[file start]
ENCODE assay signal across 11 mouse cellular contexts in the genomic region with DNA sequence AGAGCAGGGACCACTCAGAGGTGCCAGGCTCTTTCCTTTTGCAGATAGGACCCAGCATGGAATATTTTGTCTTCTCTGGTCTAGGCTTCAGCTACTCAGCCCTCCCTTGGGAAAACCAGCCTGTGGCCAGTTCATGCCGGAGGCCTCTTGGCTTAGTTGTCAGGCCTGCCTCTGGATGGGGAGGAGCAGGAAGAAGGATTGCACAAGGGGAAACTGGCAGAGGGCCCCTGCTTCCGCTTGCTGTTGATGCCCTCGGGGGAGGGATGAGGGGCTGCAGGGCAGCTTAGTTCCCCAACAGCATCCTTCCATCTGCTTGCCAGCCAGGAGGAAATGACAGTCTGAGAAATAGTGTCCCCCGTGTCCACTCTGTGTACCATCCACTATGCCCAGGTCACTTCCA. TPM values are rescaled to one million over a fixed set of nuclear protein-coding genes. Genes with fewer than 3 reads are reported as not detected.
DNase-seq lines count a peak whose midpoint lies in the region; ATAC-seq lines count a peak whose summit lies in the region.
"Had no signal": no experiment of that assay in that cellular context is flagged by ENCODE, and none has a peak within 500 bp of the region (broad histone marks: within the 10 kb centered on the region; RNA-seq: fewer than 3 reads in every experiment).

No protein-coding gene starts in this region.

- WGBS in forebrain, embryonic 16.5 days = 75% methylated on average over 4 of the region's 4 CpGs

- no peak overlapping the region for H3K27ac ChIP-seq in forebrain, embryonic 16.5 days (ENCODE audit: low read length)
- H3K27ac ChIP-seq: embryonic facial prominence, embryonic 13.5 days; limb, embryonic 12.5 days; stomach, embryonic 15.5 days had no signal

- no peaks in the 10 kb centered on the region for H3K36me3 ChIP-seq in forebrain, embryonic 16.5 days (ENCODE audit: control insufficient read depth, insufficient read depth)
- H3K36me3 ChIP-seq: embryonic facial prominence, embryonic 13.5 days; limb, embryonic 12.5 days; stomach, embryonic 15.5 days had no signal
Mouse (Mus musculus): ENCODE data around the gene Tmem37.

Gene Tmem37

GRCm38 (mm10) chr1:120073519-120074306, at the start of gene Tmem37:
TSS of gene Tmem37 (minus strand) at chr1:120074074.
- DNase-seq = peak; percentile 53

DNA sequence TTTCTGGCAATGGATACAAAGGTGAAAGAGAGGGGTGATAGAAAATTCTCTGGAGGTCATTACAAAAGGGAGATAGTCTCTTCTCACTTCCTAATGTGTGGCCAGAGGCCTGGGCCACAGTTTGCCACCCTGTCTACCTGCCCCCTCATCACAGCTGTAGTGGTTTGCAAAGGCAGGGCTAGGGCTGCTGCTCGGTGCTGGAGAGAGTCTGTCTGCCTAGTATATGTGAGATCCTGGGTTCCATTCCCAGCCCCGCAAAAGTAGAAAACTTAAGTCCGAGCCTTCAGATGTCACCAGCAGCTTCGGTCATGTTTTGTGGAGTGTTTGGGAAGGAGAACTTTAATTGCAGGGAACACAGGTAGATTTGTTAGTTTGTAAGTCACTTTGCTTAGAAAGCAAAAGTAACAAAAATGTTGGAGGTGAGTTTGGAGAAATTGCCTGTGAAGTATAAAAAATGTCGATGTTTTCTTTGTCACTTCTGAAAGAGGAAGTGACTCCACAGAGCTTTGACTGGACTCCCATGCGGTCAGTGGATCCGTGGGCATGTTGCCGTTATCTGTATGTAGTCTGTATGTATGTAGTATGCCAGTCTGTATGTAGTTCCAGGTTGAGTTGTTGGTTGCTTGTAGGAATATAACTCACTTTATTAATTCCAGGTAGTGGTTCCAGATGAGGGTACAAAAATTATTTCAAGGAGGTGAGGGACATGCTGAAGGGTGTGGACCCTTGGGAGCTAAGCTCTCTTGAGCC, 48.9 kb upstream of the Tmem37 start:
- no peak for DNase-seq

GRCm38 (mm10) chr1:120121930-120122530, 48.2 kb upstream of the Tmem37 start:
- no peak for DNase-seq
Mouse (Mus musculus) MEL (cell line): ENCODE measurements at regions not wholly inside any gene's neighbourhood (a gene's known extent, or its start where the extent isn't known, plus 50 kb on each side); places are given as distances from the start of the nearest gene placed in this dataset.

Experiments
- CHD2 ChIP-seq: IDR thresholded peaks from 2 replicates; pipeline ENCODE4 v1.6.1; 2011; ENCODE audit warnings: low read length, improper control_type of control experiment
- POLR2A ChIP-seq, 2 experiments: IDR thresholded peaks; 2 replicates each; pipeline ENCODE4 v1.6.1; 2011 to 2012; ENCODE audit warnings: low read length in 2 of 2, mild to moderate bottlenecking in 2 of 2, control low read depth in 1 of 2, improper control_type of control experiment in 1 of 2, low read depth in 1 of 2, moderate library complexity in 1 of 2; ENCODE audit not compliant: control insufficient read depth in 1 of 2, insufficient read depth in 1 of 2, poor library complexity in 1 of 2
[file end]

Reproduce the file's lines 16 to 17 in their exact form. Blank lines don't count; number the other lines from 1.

- no peak for DNase-seq

GRCm38 (mm10) chr1:120121930-120122530, 48.2 kb upstream of the Tmem37 start: